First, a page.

About Chip Tudor:

Chip Tudor is an author, blogger and professional writer. He publishes books, humorous Christian drama, and thought provoking blogs from a Christian worldview.

Philippians 3:1-3

Philippians 2:19-24

Philippians 2:19-24 discusses the importance of celebrating the spiritual success of other Christ-followers, focusing on Jesus, and mentoring Christian leaders.

Philippians 2:19-24 reminds Christ-followers the importance of celebrating one another’s spiritual successes

V.19 that I too may be cheered by news of you.

Paul is uncertain of his future. There’s a chance he isn’t released from prison. And he acknowledges it when he says, “as I see how it will go with me.”

Still, he is encouraged by the prospect of hearing a good report about their welfare. Even though his own welfare may not look so bright. And that is a distinguishing characteristic of Christianity. It’s not all about you, but the Kingdom of God. Even in the midst of your own difficult circumstances, you can still celebrate the spiritual victories of others. And why mutual encouragement is a valued practice among Christ-followers.

Hebrews 12:1-2 offers a picture of this encouragement. Like a stadium of believers who have finished their race, now the spectators cheering on those still racing.

Where do you find encouragement in your own spiritual race? Have you ever considered that encouraging someone else might encourage you? Who might that someone be for you?

Read Proverbs 11:25. Record your thoughts on what it says to you.

Philippians 2:19-24 reminds Christ-followers to focus on Jesus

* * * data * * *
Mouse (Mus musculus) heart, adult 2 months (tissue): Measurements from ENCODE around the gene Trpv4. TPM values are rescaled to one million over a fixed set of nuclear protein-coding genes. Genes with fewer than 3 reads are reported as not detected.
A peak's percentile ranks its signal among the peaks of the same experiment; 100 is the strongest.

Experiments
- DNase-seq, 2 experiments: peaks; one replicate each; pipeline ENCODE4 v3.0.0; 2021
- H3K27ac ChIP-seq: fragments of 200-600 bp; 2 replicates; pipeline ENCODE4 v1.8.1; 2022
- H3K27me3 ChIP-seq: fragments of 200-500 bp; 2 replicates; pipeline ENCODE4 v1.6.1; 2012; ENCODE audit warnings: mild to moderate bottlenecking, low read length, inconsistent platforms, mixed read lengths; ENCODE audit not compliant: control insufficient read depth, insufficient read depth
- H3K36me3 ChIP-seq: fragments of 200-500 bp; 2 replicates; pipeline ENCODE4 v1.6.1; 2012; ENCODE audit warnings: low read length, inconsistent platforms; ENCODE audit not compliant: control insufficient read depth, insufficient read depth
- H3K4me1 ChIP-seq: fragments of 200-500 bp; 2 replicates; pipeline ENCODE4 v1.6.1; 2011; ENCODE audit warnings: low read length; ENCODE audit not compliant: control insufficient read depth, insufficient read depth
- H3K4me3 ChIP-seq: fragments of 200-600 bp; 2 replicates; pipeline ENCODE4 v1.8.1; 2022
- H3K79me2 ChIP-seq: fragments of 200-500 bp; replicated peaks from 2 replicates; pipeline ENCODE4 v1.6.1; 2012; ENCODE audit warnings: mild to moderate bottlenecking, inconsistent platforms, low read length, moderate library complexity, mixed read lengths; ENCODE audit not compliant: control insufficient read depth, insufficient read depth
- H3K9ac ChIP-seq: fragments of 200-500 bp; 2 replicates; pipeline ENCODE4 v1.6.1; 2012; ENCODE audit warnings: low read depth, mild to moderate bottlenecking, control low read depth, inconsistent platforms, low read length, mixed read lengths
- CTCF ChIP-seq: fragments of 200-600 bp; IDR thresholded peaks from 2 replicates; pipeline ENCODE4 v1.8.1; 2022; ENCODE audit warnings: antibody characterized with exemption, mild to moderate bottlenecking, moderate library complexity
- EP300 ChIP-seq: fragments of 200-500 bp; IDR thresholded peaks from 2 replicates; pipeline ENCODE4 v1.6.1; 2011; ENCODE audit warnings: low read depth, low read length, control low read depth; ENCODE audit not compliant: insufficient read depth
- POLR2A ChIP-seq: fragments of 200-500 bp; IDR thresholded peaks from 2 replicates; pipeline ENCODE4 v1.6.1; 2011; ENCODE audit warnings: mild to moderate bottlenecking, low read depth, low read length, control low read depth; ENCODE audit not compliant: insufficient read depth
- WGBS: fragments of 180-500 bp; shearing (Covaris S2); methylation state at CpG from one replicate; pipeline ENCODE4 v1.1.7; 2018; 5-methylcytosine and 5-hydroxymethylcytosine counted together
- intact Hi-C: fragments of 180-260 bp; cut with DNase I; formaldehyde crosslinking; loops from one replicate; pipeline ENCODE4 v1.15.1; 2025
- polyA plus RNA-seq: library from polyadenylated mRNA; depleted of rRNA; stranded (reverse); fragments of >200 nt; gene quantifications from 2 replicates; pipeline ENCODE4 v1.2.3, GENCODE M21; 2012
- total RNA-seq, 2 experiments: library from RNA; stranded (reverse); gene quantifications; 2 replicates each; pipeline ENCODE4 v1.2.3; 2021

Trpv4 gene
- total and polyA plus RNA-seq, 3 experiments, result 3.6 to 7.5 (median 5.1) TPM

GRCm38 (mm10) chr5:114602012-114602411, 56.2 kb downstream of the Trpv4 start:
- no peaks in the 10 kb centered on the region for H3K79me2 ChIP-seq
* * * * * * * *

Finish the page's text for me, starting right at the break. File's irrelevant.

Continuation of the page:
V.21 For they all seek their own interests, not those of Jesus Christ

It’s a constant drum beat in scripture. Take your eyes of yourself and keep them on Jesus. So why is it so hard? Probably because our sin nature is inherently selfish. And we’re easily distracted by so many concerns in this life. Of course those concerns are real and we all must navigate them. But Jesus is Lord over them. He is the way, the truth, and the life. And the main point of reference for keeping life in focus.

Look at what happened to Peter when he took his eyes off Jesus.


Where have you failed to make Jesus first and let selfishness rule this week? Take a moment to identify it, confess it and seek God’s forgiveness.

Philippians 2:19-24 Demonstrates the importance of mentoring Christian leaders

V.22 But you know Timothy’s proven worth, how as a son with a father he has served with me in the gospel.

The apostle Paul was a busy guy. He evangelized heathens, started churches with the Christian converts, equipped the church members with doctrinal teaching and provided pastoral guidance.

But he still took time to mentor young leaders for ministry. Because one pastor can’t do it all. So Paul mentored young, spiritual leaders. And Timothy was one of them. Paul took him on several missionary journeys, and trained him as a coworker. He praised him as a man tested and proven. And eventually assigned him leadership roles in the churches of Thessalonica, Corinth, Philippi and Ephesus.

The type of mentoring Paul demonstrated is life on life. The same way Jesus trained his disciples. The spiritually mature investing in the spiritually young by rubbing off through a Godly relationship.

Who is God presenting to you as someone to mentor?

Join me next week in a study of Philippians 2:25-30. Have you checked out my Christian detective novels Soul Pursuit, or Finding Grace yet? Hope you will. I’ve also published some non-fiction Christian books. Take a look here.

About Chip Tudor:

Chip Tudor is an author, blogger and professional writer. He publishes books, humorous Christian drama, and thought provoking blogs from a Christian worldview.

Philippians 3:1-3

Philippians 2:12-18

Philippians 2:12-18 discusses what it means to be a proactive disciple of Jesus Christ, what motivates disciples, and the key to faithful discipleship.

Philippians 2:12-18 Encourages Pro-Active Discipleship